vista hacked.pngThere is a lot of incorrect information going around the Internet right now about how Microsoft is helping out law enforcement with some forensic tools they are providing on USB drives. The tool is called COFEE (Computer Online Forensic Evidence Extractor), and over 2,000 of these handy little things have been given out to 350 different agencies. Their goal: to help collect data from PC’s that are part of an investigation.

Many sites out there are classifying this as the secret backdoor that we’ve all assumed has been in Windows since its conception. Some are claiming that in seconds the tool will hand over all of your passwords and decrypt any information on your hard drive. That’s an interesting concept, but not exactly how it works.

Ed Bott thankfully jumped all over the ridiculous assumptions people were making about how these tools worked. The original article from the Seattle Times even includes an update straight from a Microsoft spokeswoman saying that the tool “does not circumvent Windows Vista BitLocker encryption or undermine any protections in Windows through secret ‘backdoors’ or other undocumented means.

Tools like this are not anything new, and merely automate the process of grabbing specific data from hard drives. There’s even a tool called USB Switchblade that can stealthily get system information, the local password database, Microsoft product keys, wireless network passwords, browser/email passwords, browsing history, and more. It can do all of that by plugging in a USB device and giving it about 45 seconds to run.

There really hasn’t been any details as to what the 150 tools on the device actually do, but you can bet it’s nothing that a forensics team can’t already do given a little more time. It’s said to do 4 hours worth of work in 20 minutes thanks to a lot of automation, but it’s not using any super-cool backdoors that only Microsoft knows about. Sorry, but I guess that secret backdoor is still resting safely in the Microsoft vault. I mean really, if I created an awesome backdoor in an operating system being used by hundreds of millions of people I wouldn’t go blatantly handing it out. I’d do something cool like start a website that only provides leaked info about products and services using information retrieved from top-secret PC’s. ;)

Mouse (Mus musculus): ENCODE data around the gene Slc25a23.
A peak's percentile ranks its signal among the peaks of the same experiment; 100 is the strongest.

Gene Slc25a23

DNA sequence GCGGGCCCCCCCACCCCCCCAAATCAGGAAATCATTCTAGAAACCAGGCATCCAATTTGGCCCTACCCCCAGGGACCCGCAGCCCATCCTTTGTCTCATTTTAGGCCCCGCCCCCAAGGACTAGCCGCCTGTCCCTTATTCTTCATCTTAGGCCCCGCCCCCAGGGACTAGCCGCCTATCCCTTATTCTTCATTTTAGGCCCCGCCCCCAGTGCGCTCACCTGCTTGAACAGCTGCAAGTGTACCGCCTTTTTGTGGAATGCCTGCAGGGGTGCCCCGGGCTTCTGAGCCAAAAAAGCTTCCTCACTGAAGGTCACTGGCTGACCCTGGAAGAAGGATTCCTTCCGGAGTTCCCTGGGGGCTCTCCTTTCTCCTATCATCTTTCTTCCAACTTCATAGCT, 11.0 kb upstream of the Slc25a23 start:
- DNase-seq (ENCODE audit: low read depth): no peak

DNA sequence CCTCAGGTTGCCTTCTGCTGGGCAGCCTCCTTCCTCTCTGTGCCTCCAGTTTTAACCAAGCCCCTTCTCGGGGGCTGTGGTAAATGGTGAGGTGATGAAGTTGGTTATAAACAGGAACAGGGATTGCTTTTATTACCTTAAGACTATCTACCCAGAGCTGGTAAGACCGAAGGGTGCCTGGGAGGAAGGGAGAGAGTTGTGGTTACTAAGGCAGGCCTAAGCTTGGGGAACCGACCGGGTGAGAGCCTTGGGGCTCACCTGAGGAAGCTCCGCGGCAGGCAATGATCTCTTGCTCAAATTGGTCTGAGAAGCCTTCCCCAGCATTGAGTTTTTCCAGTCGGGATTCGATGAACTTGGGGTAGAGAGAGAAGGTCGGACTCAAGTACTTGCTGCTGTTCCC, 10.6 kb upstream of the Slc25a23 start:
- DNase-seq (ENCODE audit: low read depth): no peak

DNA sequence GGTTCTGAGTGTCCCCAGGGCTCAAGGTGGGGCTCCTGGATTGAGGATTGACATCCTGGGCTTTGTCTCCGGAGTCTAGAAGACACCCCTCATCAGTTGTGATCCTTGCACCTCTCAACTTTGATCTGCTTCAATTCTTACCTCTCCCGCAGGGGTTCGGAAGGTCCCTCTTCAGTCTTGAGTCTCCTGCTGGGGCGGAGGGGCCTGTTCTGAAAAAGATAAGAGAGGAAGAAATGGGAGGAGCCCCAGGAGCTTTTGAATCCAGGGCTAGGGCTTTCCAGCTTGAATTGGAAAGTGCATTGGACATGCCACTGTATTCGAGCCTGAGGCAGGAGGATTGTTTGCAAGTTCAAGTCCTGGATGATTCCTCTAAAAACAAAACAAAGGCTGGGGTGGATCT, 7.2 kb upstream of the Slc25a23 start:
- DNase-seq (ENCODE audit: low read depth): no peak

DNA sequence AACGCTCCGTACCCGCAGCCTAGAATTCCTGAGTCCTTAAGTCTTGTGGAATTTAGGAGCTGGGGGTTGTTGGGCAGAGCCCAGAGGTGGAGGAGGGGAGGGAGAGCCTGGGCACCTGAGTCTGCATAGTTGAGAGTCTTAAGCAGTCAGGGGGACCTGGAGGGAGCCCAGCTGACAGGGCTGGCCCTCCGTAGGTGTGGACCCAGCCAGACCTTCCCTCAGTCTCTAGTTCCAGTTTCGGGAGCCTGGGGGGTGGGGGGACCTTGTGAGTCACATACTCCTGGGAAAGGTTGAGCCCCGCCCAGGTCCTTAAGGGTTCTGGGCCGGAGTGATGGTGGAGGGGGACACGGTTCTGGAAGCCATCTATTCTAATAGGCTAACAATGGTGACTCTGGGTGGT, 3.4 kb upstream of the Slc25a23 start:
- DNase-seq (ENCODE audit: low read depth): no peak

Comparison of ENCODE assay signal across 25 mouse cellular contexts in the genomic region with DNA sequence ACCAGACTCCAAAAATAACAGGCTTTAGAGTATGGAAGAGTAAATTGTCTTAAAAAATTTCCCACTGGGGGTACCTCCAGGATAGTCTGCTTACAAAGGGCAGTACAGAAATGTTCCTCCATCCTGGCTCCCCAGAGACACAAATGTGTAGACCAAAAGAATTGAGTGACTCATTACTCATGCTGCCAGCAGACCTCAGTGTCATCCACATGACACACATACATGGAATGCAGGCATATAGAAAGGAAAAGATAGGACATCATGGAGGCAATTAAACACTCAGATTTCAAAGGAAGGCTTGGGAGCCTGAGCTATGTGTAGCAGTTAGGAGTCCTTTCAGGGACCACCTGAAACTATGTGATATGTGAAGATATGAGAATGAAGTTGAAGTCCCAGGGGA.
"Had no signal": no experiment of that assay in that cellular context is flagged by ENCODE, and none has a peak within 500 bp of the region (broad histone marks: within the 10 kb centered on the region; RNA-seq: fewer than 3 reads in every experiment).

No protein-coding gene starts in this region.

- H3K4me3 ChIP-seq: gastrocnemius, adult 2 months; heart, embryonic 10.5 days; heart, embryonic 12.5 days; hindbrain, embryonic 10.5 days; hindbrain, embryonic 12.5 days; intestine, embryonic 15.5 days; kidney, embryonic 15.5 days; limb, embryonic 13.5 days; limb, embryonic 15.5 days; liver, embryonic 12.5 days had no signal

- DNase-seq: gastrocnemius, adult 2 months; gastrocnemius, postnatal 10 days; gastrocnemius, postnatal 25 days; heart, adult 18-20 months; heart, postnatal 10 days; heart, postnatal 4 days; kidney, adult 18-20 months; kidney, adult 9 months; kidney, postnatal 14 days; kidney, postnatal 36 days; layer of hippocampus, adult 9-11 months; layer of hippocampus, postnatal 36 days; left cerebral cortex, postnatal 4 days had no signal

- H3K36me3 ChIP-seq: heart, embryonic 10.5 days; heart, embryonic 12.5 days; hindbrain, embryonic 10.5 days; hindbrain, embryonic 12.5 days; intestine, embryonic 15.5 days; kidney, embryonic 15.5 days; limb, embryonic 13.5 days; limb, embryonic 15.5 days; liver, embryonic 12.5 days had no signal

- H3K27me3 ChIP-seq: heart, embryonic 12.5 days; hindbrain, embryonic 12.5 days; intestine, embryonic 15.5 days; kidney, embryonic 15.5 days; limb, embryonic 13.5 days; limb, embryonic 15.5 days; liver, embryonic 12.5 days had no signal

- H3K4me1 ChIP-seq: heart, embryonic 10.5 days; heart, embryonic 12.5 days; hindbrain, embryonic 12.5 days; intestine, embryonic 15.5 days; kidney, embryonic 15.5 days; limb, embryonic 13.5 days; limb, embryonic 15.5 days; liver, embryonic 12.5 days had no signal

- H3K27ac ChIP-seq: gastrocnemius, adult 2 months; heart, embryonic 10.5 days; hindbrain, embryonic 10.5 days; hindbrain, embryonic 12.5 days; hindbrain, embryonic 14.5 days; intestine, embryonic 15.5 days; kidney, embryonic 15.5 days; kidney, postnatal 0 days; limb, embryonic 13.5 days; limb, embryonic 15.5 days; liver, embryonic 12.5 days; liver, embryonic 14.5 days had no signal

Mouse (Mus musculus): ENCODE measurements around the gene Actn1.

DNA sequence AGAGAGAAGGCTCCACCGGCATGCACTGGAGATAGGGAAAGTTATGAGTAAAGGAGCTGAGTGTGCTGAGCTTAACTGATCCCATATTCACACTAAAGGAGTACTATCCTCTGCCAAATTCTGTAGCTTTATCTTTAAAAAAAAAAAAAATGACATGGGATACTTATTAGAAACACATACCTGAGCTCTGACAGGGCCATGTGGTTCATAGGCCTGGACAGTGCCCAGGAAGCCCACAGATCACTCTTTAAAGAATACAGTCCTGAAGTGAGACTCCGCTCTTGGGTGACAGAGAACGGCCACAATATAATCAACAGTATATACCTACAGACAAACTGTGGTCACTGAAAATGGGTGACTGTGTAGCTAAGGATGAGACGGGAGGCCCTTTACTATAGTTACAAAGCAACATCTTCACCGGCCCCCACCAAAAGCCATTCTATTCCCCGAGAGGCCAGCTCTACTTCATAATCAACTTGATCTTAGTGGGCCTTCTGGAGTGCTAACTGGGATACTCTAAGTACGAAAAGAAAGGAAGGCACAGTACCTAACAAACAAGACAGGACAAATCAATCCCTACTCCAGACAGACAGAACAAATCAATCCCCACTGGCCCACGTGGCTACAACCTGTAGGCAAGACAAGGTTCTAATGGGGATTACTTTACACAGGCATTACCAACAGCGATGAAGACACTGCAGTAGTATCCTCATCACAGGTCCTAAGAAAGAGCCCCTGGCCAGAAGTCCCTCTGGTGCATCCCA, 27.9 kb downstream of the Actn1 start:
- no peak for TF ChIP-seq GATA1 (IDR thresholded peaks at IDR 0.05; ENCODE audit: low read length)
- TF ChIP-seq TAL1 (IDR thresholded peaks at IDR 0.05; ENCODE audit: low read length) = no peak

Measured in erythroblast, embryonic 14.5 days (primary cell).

[part of the image via Future Lawyer]

There Are 6 Comments

  1. The worst thing about all this falsely reported news is the amount of people who will never see that the information was actually incorrect. It’d be nice if websites did a little more research before posting news.

  2. The story was misreported and that is unfortunate. However, keep in mind that without being able to read the source code one can’t say if there are backdoors or not.

  3. Patrick wrote:
    The worst thing about all this falsely reported news is the amount of people who will never see that the information was actually incorrect. It’d be nice if websites did a little more research before posting news.

    I definitely agree with you. A lot of people will likely use this as another reason to hate Windows, which is pretty stupid since they weren’t given the right info in the first place.

    raindog wrote:
    The story was misreported and that is unfortunate. However, keep in mind that without being able to read the source code one can’t say if there are backdoors or not.

    That’s true, but it would be a little crazy of Microsoft to mass distribute it then. Cause you knew darn well that it will leak at some point.

  4. raindog wrote:
    The story was misreported and that is unfortunate. However, keep in mind that without being able to read the source code one can’t say if there are backdoors or not.

    Exactly!

    [theforbiddenknowledge.com]
    [en.wikipedia.org]

    When I read this news, my long held desire to convert to Linux became a mandate. While you could argue even this isn’t definitive evidence of a backdoor in Windows, I don’t believe a corporation founded and run by Bill Gates deserves the benefit of the doubt, especially if it involves cooperation with the US government, especially the NSA.

  5. curtissthompson wrote:
    When I read this news, my long held desire to convert to Linux became a mandate. While you could argue even this isn’t definitive evidence of a backdoor in Windows, I don’t believe a corporation founded and run by Bill Gates deserves the benefit of the doubt, especially if it involves cooperation with the US government, especially the NSA.

    True, but would Microsoft really be dumb enough to give this information out to so many agencies? It’s gotta leak at some point, and if there is any doubt as to the methods used to retrieve the data they will be in for a rude awakening.

  6. I don’t have any real reason to believe COFEE is necessarily using a backdoor built into Windows, though much isn’t known about the 150 tools on the device. I was merely illustrating another instance where there’s strong evidence to support a backdoor built into Windows, albeit for slightly different purposes.

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